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SEASONALLY ADJUSTED ESTIMATES
Early estimates of short-term visitor arrivals for January 2004 will be available on the ABS website http://www.abs.gov.au on 16 February 2004. These estimates can be accessed by going to the home page and selecting Main Features (located under Statistical Products and Services) and then 34. Migration. Select Short-term Visitor Arrival Estimates, Australia (cat. no. 3401.0.55.001).
For data quality issues see the appendix of this publication.
This publication contains movement data. Care should be taken when interpreting this movement data as 'people'. See paragraph 5 of the Explanatory Notes for more detail.
Calculations of percentage and numeric change as shown in the Key Points and/or Main Features of this publication are based on unrounded data. See paragraph 11 of Explanatory Notes for more detail.
For further information about these and related statistics, contact the National Information and Referral Service on 1300 135 070 or Chrissy Beruldsen on Canberra (02) 6252 5640.
SHORT-TERM VISITOR ARRIVALS
According to seasonally adjusted estimates, the number of short-term visitor arrivals has increased from a low 330,800 in May 2003 to 440,800 in December 2003. The top ten source countries for short-term visitor arrivals for December 2003 and the percentage and numeric change compared to December 2002 are presented in the table below.
SHORT-TERM RESIDENT DEPARTURES
In seasonally adjusted terms, the number of short-term resident departures increased from 232,400 in April 2003 to 336,300 in December 2003. The top ten destinations of short-term resident departures for December 2003 and the percentage and numeric change compared to December 2002 are presented in the table below.
The above presentation of movements in estimates does not consider whether the change in movement is statistically significant. Care should be taken when interpreting the impact of numeric and/or percentage change. Please see the Standard Errors section under Quality Measures.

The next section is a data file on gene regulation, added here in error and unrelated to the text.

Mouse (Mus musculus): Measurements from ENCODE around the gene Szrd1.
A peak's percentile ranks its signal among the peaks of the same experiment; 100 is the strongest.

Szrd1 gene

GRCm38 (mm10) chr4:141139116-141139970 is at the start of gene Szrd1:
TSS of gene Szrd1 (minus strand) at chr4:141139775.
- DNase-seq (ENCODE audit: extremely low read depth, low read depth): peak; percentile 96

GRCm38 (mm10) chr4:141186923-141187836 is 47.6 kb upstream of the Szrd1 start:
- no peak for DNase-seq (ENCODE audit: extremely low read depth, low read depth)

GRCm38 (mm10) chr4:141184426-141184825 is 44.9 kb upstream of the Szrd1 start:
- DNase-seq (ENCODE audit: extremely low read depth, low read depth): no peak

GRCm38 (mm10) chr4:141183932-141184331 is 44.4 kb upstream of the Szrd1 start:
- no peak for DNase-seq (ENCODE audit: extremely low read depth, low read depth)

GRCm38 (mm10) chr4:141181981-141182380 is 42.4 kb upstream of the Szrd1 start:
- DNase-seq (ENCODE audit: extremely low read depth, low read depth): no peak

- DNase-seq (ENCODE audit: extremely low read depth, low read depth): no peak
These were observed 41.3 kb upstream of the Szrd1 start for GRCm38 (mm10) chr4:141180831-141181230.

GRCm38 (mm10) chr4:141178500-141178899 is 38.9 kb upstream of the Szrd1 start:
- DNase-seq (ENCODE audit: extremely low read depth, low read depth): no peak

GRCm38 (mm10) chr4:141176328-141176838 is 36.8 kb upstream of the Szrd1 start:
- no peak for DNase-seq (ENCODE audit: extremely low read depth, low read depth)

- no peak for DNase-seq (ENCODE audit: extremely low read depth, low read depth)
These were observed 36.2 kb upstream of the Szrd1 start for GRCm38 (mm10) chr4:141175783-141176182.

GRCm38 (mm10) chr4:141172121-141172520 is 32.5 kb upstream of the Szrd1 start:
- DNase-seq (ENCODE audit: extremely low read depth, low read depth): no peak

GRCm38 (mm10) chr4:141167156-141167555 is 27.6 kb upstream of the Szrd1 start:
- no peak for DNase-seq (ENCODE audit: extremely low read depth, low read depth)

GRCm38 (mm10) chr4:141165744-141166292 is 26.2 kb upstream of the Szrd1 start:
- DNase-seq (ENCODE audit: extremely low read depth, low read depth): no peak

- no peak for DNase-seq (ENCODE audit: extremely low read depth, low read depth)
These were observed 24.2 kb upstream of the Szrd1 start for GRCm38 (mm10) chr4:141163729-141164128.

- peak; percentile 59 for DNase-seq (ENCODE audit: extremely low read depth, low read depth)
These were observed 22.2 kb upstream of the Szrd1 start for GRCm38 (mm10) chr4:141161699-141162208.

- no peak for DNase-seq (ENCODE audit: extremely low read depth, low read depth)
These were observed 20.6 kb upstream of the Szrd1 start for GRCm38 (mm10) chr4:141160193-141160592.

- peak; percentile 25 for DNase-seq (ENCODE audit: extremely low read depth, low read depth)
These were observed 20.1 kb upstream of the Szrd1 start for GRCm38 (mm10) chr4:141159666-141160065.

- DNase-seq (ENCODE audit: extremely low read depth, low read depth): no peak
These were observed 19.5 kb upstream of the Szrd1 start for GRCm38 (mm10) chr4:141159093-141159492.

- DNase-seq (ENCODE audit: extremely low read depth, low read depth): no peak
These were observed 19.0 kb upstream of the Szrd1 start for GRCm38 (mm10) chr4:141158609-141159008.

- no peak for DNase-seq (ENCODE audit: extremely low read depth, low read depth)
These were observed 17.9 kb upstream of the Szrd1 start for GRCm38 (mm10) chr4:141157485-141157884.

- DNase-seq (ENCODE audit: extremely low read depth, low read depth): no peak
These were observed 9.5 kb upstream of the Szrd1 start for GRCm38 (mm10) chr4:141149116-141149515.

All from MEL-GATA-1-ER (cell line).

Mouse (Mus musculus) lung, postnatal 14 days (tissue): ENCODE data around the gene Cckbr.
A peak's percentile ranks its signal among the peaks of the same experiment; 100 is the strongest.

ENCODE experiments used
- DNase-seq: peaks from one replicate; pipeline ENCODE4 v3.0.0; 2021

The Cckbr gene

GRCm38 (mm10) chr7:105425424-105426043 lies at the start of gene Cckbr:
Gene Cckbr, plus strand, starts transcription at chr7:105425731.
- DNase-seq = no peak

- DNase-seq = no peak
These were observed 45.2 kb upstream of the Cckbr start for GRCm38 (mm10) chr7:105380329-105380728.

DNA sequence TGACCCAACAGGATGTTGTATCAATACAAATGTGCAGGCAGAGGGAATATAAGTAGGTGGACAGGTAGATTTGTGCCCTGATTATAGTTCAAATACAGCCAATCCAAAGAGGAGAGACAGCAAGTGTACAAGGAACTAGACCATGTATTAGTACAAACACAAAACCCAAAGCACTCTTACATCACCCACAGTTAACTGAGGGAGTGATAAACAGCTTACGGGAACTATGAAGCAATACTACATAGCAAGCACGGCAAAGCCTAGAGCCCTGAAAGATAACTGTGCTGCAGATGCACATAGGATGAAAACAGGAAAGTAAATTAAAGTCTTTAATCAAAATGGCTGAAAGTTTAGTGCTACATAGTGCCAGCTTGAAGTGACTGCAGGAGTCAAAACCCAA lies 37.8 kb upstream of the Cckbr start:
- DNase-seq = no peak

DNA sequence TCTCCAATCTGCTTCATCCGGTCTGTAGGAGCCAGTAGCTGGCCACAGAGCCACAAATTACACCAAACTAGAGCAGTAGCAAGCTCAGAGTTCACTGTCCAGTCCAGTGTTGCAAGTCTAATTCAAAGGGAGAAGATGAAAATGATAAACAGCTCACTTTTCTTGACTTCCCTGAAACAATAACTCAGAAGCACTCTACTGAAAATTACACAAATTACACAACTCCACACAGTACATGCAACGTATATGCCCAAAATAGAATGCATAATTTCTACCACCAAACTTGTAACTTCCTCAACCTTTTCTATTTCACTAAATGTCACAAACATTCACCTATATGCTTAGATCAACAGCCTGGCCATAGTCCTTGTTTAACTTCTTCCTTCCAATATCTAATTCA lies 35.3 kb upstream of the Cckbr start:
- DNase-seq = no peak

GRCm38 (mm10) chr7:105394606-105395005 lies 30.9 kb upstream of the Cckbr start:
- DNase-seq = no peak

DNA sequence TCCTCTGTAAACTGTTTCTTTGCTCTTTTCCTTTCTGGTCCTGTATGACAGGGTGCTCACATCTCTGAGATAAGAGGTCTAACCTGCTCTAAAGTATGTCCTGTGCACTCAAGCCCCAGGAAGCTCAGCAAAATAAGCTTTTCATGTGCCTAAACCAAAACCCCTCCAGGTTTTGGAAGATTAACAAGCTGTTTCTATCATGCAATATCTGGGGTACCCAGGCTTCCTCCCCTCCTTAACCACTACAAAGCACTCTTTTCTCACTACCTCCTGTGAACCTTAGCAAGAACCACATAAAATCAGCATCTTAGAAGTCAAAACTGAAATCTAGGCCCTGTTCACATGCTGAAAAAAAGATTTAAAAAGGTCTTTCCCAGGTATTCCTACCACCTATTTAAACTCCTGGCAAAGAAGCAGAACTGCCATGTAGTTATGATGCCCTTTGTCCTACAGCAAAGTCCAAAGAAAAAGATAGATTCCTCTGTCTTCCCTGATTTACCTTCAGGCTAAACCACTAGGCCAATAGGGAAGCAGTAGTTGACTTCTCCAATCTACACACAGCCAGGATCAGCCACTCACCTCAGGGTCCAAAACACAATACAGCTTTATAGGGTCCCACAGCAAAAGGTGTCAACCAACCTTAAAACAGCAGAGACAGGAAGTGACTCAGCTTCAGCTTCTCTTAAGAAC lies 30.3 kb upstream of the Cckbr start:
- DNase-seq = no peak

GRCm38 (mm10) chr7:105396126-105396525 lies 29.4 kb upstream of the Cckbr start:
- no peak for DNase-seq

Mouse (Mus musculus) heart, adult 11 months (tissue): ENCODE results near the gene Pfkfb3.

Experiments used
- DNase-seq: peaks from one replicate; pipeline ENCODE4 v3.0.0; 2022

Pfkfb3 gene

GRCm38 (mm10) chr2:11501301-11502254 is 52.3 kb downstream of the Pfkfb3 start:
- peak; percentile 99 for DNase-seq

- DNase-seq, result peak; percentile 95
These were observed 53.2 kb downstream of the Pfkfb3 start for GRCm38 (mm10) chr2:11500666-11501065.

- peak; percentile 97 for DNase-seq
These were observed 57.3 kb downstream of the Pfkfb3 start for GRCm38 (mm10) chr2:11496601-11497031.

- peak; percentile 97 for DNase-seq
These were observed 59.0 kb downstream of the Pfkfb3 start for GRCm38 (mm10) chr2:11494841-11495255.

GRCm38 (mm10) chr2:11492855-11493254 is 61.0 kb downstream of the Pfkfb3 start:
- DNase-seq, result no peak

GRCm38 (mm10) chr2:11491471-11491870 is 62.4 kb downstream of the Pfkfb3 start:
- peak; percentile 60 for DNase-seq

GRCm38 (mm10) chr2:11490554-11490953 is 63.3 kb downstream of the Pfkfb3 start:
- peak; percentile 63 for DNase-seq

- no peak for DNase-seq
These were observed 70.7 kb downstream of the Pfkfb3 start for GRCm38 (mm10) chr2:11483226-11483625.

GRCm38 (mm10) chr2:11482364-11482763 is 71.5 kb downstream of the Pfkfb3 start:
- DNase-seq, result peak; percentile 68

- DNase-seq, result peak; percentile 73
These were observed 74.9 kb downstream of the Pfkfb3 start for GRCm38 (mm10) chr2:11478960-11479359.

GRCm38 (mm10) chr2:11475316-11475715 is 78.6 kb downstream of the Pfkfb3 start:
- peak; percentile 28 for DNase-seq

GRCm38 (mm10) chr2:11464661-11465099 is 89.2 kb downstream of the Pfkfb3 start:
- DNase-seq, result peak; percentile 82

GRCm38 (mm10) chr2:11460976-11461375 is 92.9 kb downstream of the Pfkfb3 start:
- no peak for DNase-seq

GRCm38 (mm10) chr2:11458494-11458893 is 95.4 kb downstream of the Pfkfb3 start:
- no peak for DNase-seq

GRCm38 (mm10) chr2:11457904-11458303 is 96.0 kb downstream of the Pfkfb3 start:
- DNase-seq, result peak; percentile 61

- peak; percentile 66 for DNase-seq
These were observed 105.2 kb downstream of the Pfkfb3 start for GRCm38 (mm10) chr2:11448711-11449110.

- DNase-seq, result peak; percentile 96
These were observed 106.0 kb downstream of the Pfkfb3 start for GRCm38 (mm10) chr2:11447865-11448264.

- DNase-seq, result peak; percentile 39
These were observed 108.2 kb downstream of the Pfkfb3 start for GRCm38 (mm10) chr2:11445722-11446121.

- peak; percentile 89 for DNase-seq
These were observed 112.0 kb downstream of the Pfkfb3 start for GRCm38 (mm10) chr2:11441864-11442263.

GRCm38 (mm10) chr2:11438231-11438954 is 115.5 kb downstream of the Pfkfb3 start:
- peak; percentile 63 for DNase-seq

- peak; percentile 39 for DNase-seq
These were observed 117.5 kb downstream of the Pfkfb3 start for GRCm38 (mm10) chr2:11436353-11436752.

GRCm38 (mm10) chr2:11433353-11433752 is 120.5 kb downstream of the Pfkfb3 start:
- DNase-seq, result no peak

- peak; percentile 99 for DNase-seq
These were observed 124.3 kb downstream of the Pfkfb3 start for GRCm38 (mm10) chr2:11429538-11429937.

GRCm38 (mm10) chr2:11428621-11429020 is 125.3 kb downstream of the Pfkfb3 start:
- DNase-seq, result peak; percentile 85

SHORT-TERM VISITOR DEPARTURES
In 2003 there were 4,789,800 visitors who departed Australia after a stay of less than 12 months, down 2.1% on 2002. Comparing 2003 with 2002, visitors who spent most time in Northern Territory declined 20.6%, New South Wales declined 5.4% and Western Australia 2.3%. Increases occurred for Victoria (up 5.4%), the Australian Capital Territory (up 5.8%) and Tasmania (up 5.6%).
PERMANENT AND LONG-TERM MOVEMENTS
There were 9,080 permanent (settler) arrivals to Australia during December 2003, an increase of 25% compared to December 2002 (7,250 movements). Settlers born in the United Kingdom (18%) accounted for the largest proportion of permanent arrivals for December 2003. The second largest proportion of settlers were born in New Zealand (15%).
Statistics on OAD relate to the number of movements of travellers rather than the number of travellers. Therefore, care should be taken when using long-term arrivals data as it is known some individuals who travel multiple times in a year are counted each time they cross Australia's borders (see paragraph 5 of Explanatory Notes). Long-term arrivals in this publication are not an appropriate source of migration statistics. For further information refer to Australian Demographic Statistics (cat. no. 3101.0).
There were 5,280 Australian residents departing permanently from Australia during December 2003, an increase of 17% compared to December 2002 (4,510 movements).
SHORT-TERM VISITOR ARRIVALS IN 2003 - YEAR IN REVIEW
In 2003 there were 4,745,900 short-term visitor arrivals to Australia, representing a decrease of 2% compared to 2002. This is the third year in which a decline in short-term visitor arrivals was recorded. However, the time series is affected by events such as the 2000 Sydney Olympic Games which resulted in higher than usual overseas visitor arrivals for that year.